Monotone Samurai: Chester Watson on A Japanese Horror Film

Prodigious talent can be an albatross. The pressure to realize the promise of your youthful work might weigh you down for an album or a career. 23-year-old Chester Watson spent the last three years crafting his debut album, October’s A Japanese Horror Film that is out on POW Recordings.

Though Watson released the 10-track Project 0 and an instrumental album (as well as a few singles) between 2017 and 2020, he felt the pressure of every blog post and article that forecasted swift success. Florida-raised and now Georgia-based, Watson is a skateboarding ballet dancer turned lyrical savant. He started rapping at 13 and racked up hundreds of thousands of YouTube views just two years later with “Phantom.” On mixtapes like 2014’s Tin Wookie, Watson synthesized his few influences (e.g., Earl Sweatshirt, MF Doom) and dropped introspective, weed-fueled koans over hazy boom-bap, his resonant monotone sounding at once wise and sleep-deprived. Comparisons to Sweatshirt and Doom (though not unwarranted) abounded. Instead of rushing an album to capitalize on the hype, he took time to rework and refine his sound for A Japanese Horror Film.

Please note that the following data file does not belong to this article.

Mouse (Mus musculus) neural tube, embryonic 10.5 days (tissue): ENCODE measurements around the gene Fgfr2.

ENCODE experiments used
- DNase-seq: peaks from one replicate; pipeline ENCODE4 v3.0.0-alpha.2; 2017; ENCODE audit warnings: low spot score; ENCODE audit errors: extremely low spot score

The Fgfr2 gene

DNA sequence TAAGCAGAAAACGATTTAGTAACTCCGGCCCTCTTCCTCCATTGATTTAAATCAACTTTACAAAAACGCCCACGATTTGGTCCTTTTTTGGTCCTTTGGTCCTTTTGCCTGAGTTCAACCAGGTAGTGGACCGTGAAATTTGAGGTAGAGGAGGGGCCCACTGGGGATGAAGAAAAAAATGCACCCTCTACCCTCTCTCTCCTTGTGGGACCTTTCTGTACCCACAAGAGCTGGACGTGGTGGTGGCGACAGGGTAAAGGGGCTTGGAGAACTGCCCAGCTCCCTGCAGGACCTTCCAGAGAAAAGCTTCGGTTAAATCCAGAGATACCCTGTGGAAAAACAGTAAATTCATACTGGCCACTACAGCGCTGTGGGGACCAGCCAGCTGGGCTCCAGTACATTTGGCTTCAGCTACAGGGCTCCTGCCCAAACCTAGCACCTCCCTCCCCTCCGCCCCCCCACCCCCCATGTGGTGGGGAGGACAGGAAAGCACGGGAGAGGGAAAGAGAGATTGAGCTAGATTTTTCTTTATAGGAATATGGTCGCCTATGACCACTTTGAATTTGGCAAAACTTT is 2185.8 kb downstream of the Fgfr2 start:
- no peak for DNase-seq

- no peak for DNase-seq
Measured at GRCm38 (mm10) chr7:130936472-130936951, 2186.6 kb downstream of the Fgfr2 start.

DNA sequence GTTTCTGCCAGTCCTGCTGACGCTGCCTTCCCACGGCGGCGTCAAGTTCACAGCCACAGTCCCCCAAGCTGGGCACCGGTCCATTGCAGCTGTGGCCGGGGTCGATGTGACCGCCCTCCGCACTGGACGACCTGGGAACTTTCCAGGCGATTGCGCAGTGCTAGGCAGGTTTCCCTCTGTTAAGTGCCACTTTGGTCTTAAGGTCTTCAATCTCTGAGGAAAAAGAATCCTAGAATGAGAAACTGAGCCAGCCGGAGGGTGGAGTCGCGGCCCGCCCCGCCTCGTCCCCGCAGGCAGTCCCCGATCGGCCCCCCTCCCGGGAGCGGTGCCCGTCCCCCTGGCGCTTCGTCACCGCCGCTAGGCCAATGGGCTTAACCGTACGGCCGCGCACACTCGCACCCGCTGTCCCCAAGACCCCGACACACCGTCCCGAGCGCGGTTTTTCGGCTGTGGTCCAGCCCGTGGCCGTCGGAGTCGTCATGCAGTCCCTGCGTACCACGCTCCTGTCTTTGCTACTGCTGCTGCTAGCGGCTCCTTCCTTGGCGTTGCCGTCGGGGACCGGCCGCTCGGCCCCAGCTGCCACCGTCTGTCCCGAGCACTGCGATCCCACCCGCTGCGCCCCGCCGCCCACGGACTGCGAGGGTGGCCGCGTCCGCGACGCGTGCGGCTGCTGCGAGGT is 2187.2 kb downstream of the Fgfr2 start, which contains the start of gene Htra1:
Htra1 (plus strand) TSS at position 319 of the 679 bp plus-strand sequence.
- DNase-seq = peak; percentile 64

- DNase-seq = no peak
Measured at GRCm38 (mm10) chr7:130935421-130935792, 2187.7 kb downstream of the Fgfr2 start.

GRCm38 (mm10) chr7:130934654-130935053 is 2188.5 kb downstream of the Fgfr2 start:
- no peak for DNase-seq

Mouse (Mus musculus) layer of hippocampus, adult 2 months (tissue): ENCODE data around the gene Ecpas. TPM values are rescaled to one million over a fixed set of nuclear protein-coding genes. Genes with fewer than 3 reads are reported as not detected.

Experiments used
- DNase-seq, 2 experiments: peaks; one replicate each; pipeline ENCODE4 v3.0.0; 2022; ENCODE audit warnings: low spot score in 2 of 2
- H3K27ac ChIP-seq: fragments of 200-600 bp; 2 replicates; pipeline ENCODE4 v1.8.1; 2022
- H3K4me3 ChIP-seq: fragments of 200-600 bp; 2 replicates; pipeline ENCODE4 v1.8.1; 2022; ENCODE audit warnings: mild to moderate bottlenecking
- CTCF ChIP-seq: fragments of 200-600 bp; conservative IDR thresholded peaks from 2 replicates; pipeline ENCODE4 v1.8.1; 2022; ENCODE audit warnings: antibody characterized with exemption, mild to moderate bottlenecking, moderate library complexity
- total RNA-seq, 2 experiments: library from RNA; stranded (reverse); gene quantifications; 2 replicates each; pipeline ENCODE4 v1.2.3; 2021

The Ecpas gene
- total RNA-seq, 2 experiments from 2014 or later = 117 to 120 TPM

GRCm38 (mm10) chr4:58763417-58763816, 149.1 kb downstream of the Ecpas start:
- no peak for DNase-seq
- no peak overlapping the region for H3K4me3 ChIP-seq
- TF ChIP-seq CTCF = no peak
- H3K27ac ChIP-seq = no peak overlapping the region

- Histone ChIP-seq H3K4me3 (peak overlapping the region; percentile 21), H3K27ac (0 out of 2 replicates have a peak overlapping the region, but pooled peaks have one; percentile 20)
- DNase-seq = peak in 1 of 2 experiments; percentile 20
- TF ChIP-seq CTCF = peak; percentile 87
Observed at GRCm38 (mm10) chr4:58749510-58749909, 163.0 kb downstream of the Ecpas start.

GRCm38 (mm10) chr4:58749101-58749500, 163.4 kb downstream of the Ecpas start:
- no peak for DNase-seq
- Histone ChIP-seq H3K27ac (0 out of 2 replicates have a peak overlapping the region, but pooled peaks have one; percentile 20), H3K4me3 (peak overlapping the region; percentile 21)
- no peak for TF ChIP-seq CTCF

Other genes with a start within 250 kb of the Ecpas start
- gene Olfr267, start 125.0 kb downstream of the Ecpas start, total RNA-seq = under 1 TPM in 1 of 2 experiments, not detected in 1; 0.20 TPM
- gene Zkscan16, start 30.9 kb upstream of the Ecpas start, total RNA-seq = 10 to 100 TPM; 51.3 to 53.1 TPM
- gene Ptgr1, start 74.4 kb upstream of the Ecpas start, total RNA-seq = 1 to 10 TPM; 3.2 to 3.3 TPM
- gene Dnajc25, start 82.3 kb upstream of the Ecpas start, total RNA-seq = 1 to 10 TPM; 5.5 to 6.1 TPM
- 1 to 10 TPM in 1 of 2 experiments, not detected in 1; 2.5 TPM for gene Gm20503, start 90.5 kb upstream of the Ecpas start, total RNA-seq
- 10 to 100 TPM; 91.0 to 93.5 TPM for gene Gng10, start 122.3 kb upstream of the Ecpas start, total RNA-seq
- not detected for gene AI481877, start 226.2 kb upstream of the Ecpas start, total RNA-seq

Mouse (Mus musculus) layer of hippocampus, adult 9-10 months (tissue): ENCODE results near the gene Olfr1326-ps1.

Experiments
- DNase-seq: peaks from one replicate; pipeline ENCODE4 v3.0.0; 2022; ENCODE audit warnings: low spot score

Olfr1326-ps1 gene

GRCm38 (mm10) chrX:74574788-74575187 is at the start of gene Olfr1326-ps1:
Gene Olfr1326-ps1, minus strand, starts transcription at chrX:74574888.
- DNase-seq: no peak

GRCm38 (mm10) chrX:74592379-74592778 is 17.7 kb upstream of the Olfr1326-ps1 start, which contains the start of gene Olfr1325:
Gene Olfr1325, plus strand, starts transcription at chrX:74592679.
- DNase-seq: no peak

“I think that’s one of the reasons why I took so long [to release my debut]—I was put into a very wild category very young with a lot of really good people,” Watson tells SPIN, speaking via Zoom from the attic of his mother’s Georgia home. This is where he made Tin Wooki and much of A Japanese Horror Film, the time between measured by an even deeper voice and the height of his Basquiat-esque coiffure. “I think not feeding into that stuff and doing what I needed to do in my life to excel as a human being kept me on track.”

Monotone Samurai: Chester Watson on <i data-lazy-src=


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